The Corner

White House Admits Snubbing Paris March Was a Mistake

White House press secretary Josh Earnest admitted on Monday that the Obama administration failed to pay the proper respect to French victims of terrorism by withholding high-ranking officials from Sunday’s rally in Paris.

“Some have asked whether or not the United States should’ve sent someone with a higher profile than the ambassador of France,” Earnest said. “And I think it’s fair to say that we should have sent someone with a higher profile.”

The largest rally in French history, the march drew world leaders from over 40 countries, who together walked arm-in-arm through the streets of Paris in defiance of the Islamic radicals that attacked the offices of satirical newspaper Charlie Hebdo last week.

Earnest explained that President Obama failed to attend the rally due to concerns about his personal safety and the problems the U.S. Secret Service would’ve caused to the crowd. “This is a march, the planning for which only began on Friday night,” he said. “And 36 hours later it had begun . . . the security requirements around a presidential-level visit, or even a vice-presidential visit are onerous and significant.”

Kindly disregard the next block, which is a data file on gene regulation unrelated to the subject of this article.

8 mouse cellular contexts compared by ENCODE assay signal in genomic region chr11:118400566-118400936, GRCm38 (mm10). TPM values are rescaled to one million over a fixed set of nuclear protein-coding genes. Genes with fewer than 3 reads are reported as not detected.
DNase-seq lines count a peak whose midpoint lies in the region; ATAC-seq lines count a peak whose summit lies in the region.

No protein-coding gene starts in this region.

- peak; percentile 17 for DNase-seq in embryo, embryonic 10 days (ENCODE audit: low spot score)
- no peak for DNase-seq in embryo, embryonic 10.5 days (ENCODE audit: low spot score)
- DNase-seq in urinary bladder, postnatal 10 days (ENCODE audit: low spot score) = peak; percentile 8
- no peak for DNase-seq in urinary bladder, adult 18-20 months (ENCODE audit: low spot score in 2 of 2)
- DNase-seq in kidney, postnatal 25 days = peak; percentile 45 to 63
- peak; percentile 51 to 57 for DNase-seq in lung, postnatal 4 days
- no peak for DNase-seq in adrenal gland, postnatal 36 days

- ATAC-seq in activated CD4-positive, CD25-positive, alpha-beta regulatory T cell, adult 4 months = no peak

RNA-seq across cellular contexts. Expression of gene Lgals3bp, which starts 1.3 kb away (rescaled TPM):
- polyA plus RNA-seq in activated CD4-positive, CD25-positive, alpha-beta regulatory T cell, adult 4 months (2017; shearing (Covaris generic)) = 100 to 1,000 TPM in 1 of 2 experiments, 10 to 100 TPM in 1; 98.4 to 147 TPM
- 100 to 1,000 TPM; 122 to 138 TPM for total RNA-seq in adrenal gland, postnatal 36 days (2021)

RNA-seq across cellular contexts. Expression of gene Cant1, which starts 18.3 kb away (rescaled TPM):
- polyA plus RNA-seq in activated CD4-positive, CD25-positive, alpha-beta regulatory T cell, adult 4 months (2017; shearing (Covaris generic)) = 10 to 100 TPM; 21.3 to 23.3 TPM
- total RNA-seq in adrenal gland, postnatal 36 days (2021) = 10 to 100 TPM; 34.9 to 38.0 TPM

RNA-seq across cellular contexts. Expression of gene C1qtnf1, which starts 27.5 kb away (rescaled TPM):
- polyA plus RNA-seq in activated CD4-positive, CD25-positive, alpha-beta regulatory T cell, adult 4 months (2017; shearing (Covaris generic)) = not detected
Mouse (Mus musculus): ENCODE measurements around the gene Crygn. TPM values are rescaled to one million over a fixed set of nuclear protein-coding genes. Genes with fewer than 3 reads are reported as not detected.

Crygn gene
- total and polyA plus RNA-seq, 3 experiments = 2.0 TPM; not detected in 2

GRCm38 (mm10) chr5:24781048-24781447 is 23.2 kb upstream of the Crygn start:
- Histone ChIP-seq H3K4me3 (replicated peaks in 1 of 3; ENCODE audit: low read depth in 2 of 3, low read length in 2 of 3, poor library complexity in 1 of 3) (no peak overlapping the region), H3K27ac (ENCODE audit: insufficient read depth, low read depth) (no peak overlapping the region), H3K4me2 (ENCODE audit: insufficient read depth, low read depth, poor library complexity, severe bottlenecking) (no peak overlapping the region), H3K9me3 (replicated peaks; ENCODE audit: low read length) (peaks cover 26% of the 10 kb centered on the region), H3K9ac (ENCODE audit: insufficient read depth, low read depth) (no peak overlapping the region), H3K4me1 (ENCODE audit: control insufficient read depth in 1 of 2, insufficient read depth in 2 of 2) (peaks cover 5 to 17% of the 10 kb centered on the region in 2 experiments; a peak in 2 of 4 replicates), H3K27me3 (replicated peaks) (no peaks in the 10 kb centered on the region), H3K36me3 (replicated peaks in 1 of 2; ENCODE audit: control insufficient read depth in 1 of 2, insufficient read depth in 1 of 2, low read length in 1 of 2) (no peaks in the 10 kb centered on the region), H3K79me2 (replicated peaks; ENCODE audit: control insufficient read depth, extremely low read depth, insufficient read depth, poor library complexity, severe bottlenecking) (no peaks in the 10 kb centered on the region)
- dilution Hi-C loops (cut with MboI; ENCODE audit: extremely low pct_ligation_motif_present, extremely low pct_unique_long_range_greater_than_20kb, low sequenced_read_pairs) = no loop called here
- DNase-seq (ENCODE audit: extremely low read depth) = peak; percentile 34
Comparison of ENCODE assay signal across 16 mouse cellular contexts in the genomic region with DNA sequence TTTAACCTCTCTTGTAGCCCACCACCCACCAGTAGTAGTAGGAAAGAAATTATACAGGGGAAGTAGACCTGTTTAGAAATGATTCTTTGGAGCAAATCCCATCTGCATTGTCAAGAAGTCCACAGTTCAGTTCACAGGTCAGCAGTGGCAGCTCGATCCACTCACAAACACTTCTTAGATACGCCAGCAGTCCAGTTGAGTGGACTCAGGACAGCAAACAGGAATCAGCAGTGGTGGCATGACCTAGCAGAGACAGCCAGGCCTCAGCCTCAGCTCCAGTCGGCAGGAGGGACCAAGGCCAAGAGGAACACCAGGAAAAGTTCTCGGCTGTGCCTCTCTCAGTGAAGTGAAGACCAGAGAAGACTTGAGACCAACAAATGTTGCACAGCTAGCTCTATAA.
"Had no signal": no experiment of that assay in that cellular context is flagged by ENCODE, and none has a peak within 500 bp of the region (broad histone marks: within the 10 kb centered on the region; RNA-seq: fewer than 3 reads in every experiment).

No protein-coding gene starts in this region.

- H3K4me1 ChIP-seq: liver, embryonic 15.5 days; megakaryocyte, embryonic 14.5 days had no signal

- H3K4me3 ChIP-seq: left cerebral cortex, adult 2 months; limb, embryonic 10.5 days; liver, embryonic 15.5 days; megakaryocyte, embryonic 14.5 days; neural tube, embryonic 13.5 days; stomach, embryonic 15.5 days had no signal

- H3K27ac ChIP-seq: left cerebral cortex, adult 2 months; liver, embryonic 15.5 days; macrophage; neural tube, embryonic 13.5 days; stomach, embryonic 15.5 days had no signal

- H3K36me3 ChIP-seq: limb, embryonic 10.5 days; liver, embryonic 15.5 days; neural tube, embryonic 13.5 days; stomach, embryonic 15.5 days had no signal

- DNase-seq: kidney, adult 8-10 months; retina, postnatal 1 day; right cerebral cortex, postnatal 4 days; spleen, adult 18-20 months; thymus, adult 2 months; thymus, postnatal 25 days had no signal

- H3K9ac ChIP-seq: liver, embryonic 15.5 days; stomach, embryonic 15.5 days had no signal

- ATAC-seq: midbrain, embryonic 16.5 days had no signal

Although initially expressing contrition over the White House’s error, the press secretary got snippy after reporters asked about the “wide variety of criticism.”

“Well, criticism from who?” Earnest said, smirking when the reporter mentioned Texas Republican senator Ted Cruz.

“It’s certainly a free country,” the press secretary said. “People have the opportunity to subject their elected officials to criticism, and make it clear when they disagree with a decision or action that’s been taken by the administration.”


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